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Antonín Dvořák
String Quartet in F Major, Op. 96, American

Antonín Dvořák

  • Born: September 8, 1841, Nelahozeves (near Prague), Czechia (Austrian Empire)
  • Died: May 1, 1904, Prague, Czechia


String Quartet in F Major, Op. 96, American

  • Composed: 1893
  • Premiere: January 1, 1894 in Boston by the Kneisel Quartet.
  • Duration: approx. 26 minutes

It was the summer of 1893, and Czech composer Antonín Dvořák was vacationing in Spillville, Iowa. He was only two years into his tenure as director of the National Conservatory in New York, and a severe economic depression known as The Panic of 1893 had just depleted the financial assets upon which the conservatory operated. Dvořák had been brought to New York with the explicit mission of founding a national school of composition, one that would serve as a medium for the expression of American identity in the same way that his own musical idiom had come to represent the Czech national character. Although he wrote of his conviction that the music of African Americans and Indigenous Americans should form the backbone of the national style, the seeds of the idiom that would eventually be known as jazz were only barely in their germinal stage. Thus, for Dvořák, creating Americanness meant adhering to certain general principles, such as tunefulness and clarity of formal design, while capitalizing on specific compositional devices, including pentatonicism, Dorian mode, dotted rhythms and rhythmic displacement.

The composition of the string quartet followed immediately after Dvořák’s Symphony in E Minor, From the New World, with which it shares superficial characteristics. But while the symphony was the product of urban 1890s New York, the quartet displays an intimacy and emotional simplicity appropriate to the sleepy Iowan town of 350 inhabitants.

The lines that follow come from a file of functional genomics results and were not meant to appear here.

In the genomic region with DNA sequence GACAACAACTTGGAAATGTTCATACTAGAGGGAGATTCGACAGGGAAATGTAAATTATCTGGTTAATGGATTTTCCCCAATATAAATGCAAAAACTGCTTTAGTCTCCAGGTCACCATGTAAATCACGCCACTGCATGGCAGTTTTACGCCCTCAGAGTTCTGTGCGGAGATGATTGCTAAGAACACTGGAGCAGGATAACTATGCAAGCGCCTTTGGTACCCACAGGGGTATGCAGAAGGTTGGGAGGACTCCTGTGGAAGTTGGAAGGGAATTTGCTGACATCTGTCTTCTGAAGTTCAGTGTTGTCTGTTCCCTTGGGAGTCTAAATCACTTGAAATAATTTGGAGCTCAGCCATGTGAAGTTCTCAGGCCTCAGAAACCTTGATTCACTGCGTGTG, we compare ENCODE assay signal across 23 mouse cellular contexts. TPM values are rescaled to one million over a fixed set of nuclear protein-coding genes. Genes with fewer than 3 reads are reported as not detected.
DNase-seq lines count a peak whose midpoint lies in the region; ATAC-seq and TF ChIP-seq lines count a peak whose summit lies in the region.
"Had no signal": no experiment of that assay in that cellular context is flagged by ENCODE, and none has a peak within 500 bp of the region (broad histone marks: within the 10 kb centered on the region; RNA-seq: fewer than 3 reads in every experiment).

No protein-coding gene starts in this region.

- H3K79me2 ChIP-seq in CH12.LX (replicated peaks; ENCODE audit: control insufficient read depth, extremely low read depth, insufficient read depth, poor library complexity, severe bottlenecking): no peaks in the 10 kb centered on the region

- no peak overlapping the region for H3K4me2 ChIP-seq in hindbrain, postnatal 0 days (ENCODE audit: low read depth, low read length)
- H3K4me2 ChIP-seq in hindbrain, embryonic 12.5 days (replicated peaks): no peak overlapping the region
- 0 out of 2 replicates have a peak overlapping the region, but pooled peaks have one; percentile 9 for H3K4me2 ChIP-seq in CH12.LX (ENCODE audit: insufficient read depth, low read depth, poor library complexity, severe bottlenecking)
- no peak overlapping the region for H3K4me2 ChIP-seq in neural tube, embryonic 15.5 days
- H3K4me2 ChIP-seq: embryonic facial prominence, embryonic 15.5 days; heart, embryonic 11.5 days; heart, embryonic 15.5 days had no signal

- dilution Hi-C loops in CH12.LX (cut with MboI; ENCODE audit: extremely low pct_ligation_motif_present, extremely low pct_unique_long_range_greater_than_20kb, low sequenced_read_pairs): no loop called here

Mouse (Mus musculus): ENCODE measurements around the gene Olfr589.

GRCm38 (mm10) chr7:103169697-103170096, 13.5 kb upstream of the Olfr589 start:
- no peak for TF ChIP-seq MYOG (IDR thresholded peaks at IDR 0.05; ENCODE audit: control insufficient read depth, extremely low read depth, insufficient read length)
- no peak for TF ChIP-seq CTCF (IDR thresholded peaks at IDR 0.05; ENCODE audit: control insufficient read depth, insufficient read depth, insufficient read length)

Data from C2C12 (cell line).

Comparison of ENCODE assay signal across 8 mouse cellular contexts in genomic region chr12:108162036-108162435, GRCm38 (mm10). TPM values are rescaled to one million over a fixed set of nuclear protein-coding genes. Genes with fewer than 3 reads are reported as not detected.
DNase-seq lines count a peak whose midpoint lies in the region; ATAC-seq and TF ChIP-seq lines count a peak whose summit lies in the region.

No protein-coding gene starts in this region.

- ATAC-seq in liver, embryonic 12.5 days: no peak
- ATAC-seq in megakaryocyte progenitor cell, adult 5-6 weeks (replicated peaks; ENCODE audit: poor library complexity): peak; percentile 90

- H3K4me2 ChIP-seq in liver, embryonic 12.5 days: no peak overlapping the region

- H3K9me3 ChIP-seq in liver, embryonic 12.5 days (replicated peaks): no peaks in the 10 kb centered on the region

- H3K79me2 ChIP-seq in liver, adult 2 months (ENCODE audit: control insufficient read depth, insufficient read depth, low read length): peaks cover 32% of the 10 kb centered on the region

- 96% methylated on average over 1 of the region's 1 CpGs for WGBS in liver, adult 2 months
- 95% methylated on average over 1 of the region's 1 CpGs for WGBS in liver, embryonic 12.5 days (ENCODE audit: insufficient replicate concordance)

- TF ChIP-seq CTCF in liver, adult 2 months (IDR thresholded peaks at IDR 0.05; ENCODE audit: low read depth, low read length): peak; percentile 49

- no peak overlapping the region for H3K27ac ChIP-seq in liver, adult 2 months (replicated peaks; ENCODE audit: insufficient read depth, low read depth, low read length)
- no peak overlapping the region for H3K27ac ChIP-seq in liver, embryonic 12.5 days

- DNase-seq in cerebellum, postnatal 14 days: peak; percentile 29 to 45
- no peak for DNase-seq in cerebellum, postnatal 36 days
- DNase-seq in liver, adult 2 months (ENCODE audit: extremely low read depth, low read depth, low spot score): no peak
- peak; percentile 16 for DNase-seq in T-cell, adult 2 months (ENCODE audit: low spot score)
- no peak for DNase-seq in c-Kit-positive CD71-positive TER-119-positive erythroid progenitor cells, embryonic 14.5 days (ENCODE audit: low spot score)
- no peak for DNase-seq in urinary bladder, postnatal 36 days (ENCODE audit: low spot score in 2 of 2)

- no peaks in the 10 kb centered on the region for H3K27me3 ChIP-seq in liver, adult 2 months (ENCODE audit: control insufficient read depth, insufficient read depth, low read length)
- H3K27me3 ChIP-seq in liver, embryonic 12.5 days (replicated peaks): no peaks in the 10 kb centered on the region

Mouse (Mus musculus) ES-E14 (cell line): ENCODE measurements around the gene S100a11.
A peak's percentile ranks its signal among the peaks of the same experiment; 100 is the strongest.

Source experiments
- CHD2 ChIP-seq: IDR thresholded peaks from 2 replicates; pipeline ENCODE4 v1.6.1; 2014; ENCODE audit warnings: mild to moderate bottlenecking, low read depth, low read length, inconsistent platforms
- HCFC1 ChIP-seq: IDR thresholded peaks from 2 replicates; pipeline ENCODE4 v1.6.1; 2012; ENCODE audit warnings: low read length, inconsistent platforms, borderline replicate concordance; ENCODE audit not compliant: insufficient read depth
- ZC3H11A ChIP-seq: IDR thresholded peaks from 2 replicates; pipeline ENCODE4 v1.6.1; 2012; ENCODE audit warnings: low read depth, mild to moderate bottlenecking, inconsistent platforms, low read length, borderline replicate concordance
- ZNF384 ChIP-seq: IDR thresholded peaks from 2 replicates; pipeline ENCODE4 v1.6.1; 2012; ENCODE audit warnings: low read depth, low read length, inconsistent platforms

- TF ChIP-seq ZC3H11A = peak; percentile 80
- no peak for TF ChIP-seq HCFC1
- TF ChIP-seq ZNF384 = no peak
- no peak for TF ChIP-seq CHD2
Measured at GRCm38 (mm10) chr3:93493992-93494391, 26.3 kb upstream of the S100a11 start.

The quartet opens with a confident viola tune built over the five notes of the F major pentatonic scale, which is quickly followed by a second theme, a tranquil hymn-like tune in A major. In the development of the movement, Dvořák opts for the more learned style—a fugato in F minor, again over a pentatonic framework—before settling back into the hymn tune. He brings the movement to a concise close with a coda extracted from the opening theme.

The second movement is reminiscent of the nature that surrounded Dvořák in Spillville. The melody flows against the backdrop of an ostinato figure in the lower strings, punctuated with woodland noises, and is suggestive of the composer’s description of Iowa to friends at home: “A farmer might be separated from his neighbor by perhaps four miles… You won’t cross paths with anyone and you’re just glad to see the infinite numbers of cattle in the meadows and woods that graze here all year round.”

In the third movement, the character of the music changes abruptly to one of celebration. Constructed from a single musical fragment of 12 notes, it calls to mind the parallel scherzo movement of Dvořák’s New World Symphony. The composer intended the tune to evoke the call of the summer tanager, a songbird indigenous to North America. He offsets its cheerfulness with a tongue-in-cheek minor tune that immediately gives way to the F major theme again.

Dvořák’s final movement bursts with joy and playfulness. The composer constructed it around a sonata-rondo form, linking the sections by means of a bouncing staccato rhythm in the accompanying voices. The rondo episodes contrast in character: the first is a contrapuntal and highly chromatic chorale, while the second is yet another pentatonic melody, evocative of a harmonica tune. The main theme returns for the last time with a newfound air of triumph and unrestrained merrymaking.

Of the pervasive tunefulness and simplicity of the work, Dvořák later observed, “When I wrote the quartet in 1893 in the Bohemian village of Spillville, I had wanted to write something for once that would be very melodious and simple. I always saw Papa Haydn in front of my eyes, that’s why it came so easily. And good thing that it did.”

—Dr. Scot Buzza